The artwork of women photographers, Cuban photographers and anti-establishment artists of the 1960s and 1970s is on exhibit at the Gund Gallery.
Gund Gallery Associates curated three exhibitions from pieces already in the museum’s collection and some that are promised gifts from Gund Gallery Board Member David Horvitz ’74 and his wife Francie Bishop Good. Several of the student interns selected artwork, researched artists, wrote labels and designed exhibition layouts, while others wrote, designed and produced catalogs for each exhibition.
Gund Gallery Director Natalie Marsh said, “These exhibitions really exemplify our model of starting interns in August with a set of objects from our collection and asking them to research and contextualize them and then curate thoughtful exhibitions from those pieces.”
“Rhythmic Light: Contemporary Cuban Photography by Arien Chang Castán and Leysis Quesada Vera” shows the work of Cuban photographers who allegorically recreate the unique rhythms of everyday Cuban life on the street and in the countryside. They compose a rich vernacular image of life suspended in an ambiguous historical moment between the dreams of the country’s revolutionary history and an uncertain future of socio-economic change. It runs through April 19.
“Smash the control images: Idiosyncratic Visions in Late Century American Art” looks at a period of drastic social change in America, when artists began materializing their own idiosyncratic visions against the background of the Vietnam and Cold Wars, racial inequality, drug culture and protest movements. This exhibition includes Gund Gallery collection works by Claes Oldenburg, Corita Kent, Roy Dean DeForest, William T. Wiley, Don Nice, David James Gilhooly and others who share an anti-establishment agenda. It also runs through April 19.
“Stories of Self-Reflection: Portraiture by Women Photographers” highlights gifts to the Gund Gallery collection of photographic portraiture by Claire Beckett ’00, Helen Levitt and Vivian Maier. Often portraying the trajectory of childhood and adolescence, these images capture the liminal stages of life and expose moments of self-creation by the artists and their subjects. It runs through August 5.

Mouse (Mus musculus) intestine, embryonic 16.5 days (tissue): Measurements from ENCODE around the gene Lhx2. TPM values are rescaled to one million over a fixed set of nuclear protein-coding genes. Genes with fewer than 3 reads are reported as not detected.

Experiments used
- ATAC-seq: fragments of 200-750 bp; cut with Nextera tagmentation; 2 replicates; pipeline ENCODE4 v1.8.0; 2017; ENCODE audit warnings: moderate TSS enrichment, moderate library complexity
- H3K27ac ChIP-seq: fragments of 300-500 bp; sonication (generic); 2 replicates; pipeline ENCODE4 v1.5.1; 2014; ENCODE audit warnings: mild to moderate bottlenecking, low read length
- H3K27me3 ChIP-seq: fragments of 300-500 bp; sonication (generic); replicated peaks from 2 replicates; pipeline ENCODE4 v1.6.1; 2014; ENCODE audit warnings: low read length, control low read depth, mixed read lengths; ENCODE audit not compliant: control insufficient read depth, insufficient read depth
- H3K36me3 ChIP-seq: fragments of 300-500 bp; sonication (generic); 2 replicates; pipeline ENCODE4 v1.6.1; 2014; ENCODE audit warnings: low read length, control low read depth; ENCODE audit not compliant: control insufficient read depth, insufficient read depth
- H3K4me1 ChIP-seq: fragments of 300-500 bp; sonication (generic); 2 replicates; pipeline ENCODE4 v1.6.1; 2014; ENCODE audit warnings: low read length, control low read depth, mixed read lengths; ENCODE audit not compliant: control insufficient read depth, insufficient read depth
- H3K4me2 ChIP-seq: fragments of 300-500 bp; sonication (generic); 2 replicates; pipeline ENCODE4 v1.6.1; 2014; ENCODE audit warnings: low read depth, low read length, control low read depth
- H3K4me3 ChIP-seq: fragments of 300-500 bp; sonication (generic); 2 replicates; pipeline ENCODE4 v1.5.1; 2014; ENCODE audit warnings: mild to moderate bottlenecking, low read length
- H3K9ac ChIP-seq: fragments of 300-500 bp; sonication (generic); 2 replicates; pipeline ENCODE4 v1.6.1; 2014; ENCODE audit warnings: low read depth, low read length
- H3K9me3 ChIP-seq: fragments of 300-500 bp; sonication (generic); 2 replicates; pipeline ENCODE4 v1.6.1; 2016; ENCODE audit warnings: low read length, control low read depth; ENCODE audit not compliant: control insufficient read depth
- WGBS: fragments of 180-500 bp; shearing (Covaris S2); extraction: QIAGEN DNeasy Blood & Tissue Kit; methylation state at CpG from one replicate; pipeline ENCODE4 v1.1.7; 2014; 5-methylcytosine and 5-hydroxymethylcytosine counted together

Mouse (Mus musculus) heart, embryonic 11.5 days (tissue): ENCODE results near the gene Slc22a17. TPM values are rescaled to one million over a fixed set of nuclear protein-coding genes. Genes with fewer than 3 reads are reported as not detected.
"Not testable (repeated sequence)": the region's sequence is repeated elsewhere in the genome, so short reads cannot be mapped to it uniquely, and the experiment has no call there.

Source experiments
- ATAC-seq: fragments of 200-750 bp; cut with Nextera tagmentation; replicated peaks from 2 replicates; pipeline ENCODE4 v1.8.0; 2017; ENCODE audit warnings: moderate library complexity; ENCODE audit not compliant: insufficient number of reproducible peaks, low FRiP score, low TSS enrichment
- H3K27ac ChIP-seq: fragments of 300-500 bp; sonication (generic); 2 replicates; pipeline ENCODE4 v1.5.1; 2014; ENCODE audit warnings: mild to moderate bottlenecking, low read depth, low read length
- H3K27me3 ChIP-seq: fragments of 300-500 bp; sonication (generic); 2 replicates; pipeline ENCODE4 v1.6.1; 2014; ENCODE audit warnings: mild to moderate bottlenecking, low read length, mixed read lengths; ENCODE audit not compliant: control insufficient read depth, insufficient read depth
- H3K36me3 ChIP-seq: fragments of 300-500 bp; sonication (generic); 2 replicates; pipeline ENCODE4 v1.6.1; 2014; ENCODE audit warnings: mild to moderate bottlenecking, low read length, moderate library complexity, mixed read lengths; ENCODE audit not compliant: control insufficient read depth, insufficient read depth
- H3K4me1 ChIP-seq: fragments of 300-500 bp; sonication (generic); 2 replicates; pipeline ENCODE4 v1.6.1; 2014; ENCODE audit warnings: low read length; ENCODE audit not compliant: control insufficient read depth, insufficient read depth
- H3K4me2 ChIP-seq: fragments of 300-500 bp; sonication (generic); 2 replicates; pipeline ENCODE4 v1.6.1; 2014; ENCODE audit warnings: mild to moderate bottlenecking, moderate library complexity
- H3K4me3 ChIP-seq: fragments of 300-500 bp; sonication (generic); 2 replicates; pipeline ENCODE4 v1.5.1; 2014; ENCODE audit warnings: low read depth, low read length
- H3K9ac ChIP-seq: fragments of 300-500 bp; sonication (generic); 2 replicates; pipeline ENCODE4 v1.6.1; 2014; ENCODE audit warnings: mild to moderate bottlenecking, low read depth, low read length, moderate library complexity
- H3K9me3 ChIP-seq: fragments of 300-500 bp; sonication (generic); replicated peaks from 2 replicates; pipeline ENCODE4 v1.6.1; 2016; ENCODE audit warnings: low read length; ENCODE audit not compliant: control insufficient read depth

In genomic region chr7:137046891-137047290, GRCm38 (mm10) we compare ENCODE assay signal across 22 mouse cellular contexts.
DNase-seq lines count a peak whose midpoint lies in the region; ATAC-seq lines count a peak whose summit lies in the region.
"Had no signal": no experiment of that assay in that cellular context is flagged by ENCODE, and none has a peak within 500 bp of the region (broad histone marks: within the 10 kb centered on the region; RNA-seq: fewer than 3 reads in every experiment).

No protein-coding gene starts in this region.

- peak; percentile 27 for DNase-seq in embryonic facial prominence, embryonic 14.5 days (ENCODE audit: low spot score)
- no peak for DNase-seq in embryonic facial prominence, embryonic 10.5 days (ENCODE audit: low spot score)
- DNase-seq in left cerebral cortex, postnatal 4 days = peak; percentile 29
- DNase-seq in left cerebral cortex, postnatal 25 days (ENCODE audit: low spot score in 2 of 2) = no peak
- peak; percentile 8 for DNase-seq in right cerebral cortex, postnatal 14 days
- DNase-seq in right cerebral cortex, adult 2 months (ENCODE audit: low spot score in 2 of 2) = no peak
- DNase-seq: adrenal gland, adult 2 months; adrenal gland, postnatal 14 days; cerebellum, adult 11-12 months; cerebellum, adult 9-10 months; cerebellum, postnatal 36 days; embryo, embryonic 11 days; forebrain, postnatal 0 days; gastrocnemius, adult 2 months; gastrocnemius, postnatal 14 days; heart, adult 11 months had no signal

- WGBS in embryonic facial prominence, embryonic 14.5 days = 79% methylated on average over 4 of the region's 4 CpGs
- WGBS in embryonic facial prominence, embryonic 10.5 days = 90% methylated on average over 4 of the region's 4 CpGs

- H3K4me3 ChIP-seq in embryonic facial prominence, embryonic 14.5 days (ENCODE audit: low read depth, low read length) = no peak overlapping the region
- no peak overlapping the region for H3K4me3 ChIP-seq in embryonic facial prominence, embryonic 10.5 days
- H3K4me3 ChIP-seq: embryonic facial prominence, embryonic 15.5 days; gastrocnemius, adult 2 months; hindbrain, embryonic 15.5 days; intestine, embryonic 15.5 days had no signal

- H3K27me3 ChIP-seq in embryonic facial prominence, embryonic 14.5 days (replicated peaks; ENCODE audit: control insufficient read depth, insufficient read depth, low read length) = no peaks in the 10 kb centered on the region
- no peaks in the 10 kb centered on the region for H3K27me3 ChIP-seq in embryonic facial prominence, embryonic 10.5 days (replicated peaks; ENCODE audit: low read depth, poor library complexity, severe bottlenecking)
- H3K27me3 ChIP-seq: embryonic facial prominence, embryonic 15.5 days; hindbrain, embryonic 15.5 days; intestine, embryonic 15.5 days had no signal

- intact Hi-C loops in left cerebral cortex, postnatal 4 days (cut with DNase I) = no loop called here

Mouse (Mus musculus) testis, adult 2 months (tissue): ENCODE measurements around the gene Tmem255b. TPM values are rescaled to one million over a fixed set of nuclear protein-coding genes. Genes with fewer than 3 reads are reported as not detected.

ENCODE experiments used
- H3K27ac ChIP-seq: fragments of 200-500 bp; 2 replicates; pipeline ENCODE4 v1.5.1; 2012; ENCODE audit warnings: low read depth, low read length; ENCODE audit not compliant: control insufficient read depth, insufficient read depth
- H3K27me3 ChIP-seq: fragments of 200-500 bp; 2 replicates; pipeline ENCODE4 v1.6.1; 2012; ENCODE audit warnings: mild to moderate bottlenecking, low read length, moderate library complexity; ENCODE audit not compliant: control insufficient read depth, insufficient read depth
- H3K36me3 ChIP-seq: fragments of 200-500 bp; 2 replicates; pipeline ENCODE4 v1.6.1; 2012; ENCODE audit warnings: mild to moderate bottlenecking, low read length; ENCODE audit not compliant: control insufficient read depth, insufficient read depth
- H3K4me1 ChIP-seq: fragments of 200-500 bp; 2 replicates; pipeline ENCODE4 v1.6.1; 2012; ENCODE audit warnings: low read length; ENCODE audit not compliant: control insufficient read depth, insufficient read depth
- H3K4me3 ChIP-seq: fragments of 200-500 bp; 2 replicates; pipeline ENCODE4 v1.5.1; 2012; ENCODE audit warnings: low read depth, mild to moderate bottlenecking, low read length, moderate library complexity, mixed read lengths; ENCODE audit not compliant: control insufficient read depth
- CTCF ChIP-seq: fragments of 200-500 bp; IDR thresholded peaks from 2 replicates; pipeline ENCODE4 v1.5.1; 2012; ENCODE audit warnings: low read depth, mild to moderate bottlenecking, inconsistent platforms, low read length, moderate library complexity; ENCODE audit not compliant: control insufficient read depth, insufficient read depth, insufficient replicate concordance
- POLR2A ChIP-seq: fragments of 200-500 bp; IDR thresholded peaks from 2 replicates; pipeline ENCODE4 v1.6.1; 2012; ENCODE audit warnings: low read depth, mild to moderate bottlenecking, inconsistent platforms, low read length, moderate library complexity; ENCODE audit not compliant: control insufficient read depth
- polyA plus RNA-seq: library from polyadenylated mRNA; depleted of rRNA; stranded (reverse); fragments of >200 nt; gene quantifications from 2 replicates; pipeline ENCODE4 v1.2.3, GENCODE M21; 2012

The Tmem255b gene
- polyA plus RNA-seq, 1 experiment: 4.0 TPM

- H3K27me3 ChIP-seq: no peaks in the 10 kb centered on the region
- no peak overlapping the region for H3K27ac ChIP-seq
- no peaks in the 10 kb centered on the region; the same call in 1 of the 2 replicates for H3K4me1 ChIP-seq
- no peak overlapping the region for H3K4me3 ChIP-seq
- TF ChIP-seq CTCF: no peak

Faculty members from five different Kenyon departments will use these exhibitions to enhance their curricula during their spring courses, and faculty members from the studio art, American studies, modern languages and literatures and sociology departments will participate in public programs based on these exhibitions.
“Other institutions might have a small student-curated exhibition in a glass case somewhere, and that is the end goal of their intern’s process,” Marsh said. “Here the student-curated exhibitions are part of an ecosystem — a cycle of use in which the students’ research for an exhibition actually might be new to a professor who then adds it to their syllabi for future coursework or uses it during the remaining weeks of the semester.”
Associates at the Gund Gallery are Kenyon students who get career experience by undertaking behind-the-scenes operations, curatorial research, collection management and educational outreach. There are 60 associates this year.
Marsh pointed to another metric of success: “The promised gifts in these exhibitions had no planned date for donation, but because of the excitement of the donors in lending them for these projects, they have determined that almost all of these pieces should remain here and immediately enter our collection for the use of students and faculty.”
The museum is also currently exhibiting a series of portraits of adolescent girls and women by Rania Matar, a Lebanese-Palestinian-American photographer who was a Mellon Foundation artist in residence at the Gund last year and who was just named a Guggenheim fellow. Her photographs of Kenyon students, faculty and community members in the surrounding countryside grew into a series that includes striking photos taken in suburban New England and the streets of Beirut, all without the aid of additional light sources or a tripod.
Gund Gallery exhibitions and programs are made possible, in part, by the Gund Gallery Board of Directors and the Ohio Arts Council.